The goal of our Program is to elucidate the molecular mechanisms by which HCMV regulates host signaling in CD34+ hematopoietic progenitor cells (HPCs) for the establishment and maintenance of viral latency and reactivation, and to determine how viral dysregulation of signaling contributes to HCMV myelosuppression. HCMV remains a significant cause of morbidity and mortality via myelosuppression after solid organ and hematopoietic stem cell transplantation despite advances in diagnostics and therapeutics. HCMV latency is complex and the signaling mechanisms for establishment and maintenance of HCMV latency, as well as for reactivation of virus are poorly understood. Our program has identified a number of viral proteins and miRNAs that regulate both latency and hematopoiesis by targeting epidermal growth factor receptor (EGFR) and signaling pathways downstream of EGFR. The complexity of signaling events and approaches to comprehensively address questions on viral latency and hematopoiesis can only be achieved through a collaborative effort. Using state-of-the art in vitro models in primary, human CD34+ HPCs and in vivo models in mice humanized with bone marrow, liver and thymus, our Program will address the individual and combined roles of viral factors modulating host signaling. Our Project (Project 1) will address the roles of proteins encoded within the UL133/8 ?latency locus? in modulating host signaling. We have defined roles for the four genes encoded by the UL133/8 locus in either positively or negatively regulating the maintenance of viral latency. Intriguingly, these genes opposingly regulate the trafficking and activation of EGFR. We have shown that EGFR and downstream PI3K signaling is important for the maintenance of latency and inhibitors of EGFR or PI3K stimulate reactivation and replication. We hypothesize that EGFR is a critical signaling axis targeted by UL133/8 proteins to modulate viral latency, reactivation and hematopoiesis.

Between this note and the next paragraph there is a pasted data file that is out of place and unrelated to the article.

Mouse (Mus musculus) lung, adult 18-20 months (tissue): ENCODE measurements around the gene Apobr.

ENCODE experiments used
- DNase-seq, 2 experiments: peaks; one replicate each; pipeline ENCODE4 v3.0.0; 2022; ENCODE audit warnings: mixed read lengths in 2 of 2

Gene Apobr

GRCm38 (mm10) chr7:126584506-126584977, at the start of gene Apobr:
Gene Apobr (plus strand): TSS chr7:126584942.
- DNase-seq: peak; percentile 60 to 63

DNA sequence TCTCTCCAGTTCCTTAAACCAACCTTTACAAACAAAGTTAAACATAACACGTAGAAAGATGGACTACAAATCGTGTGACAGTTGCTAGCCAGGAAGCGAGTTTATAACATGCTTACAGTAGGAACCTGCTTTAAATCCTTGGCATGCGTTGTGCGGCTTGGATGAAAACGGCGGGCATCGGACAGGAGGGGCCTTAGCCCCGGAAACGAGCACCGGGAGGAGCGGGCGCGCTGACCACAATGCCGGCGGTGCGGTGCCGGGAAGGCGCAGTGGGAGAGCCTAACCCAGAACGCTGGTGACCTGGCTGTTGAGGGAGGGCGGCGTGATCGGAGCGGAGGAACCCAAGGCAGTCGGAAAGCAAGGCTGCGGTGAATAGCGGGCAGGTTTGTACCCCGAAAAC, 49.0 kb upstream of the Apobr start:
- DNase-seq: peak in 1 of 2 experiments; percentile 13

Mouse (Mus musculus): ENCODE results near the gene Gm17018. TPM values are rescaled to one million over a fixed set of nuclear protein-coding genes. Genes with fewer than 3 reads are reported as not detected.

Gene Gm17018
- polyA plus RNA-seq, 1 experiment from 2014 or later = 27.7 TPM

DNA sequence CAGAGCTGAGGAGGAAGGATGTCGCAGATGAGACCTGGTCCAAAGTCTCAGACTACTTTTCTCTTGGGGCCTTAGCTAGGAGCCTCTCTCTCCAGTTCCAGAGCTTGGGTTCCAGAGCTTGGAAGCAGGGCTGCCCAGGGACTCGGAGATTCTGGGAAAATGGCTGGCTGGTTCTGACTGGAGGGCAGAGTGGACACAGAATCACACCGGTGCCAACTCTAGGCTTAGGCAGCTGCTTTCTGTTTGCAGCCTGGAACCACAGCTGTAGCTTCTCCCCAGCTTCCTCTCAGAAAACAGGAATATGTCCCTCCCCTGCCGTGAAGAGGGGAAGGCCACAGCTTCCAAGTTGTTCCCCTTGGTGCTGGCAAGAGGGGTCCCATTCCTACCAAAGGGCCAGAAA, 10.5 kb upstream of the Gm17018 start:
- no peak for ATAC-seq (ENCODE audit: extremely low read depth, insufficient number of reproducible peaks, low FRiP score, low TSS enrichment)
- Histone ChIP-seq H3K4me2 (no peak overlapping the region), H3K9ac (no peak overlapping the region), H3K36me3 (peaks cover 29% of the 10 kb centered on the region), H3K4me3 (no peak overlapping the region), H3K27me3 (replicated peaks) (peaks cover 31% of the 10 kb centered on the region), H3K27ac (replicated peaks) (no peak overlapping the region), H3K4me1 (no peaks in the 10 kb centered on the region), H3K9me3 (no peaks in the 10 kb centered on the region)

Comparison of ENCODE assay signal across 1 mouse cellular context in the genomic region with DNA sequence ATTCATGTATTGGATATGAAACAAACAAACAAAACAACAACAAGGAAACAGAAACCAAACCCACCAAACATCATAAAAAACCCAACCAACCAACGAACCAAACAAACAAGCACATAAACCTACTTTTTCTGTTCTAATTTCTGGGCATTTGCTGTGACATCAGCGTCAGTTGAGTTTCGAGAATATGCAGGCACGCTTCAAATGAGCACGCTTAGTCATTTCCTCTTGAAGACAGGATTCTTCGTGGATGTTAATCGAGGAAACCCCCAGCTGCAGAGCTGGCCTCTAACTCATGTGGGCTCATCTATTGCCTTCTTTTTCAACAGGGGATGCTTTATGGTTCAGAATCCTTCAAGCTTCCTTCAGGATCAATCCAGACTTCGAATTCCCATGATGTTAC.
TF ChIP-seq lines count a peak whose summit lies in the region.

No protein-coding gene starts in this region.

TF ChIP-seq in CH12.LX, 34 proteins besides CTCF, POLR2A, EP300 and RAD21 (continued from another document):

In Aim 1, we will use a systems approach to define the global pathways regulated by UL133/8 proteins in the context of infection in CD34+ HPCs. We will then define the significance of UL133/8-modulation of host signaling to viral latency and reactivation in Aim 2 and to hematopoiesis in Aim 3. Throughout our studies we will integrate our data sets with those of the other Projects to determine how UL133/8 interfaces with other viral proteins (US28 in Project 3; UL7 in Project 4) and viral miRNAs (Project 2) and contributes to the broader regulation of host signaling in regulating latency, reactivation and hematopoiesis. Project 5, focused on defining the hematopoieitic signaling pathways targeted by HCMV, will inform our understanding of pathways targeted by UL133/8 proteins to regulate hematopoiesis. Collectively, our projects will provide the first comprehensive and mechanistic insights into the multi-faceted regulation of host signaling for the control of HCMV latency and myelosuppression. The network of viral factors we have identified uniquely position us to define novel host and viral targets for antiviral strategies to control HCMV latency, reactivation and myelosuppression.

Public Health Relevance

The goal of our Program is to elucidate the molecular mechanisms by which human cytomegalovirus regulates molecular signaling in the host to establish latency, reactivate from latency and effect the reconstitution of blood formation following solid organ transplantation (SOT) and hematopoietic stem cell transplantation (HSCT). Despite advances in diagnostics and therapeutics, HCMV remains a major life-threatening complication following SOT and HSCT. Our projects will define a network of virus-host interactions that will inform antiviral strategies to control HCMV latency, reactivation and myelosuppression.

National Institute of Health (NIH)
National Institute of Allergy and Infectious Diseases (NIAID)
Research Program Projects (P01)
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Special Emphasis Panel (ZAI1)
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Oregon Health and Science University
United States
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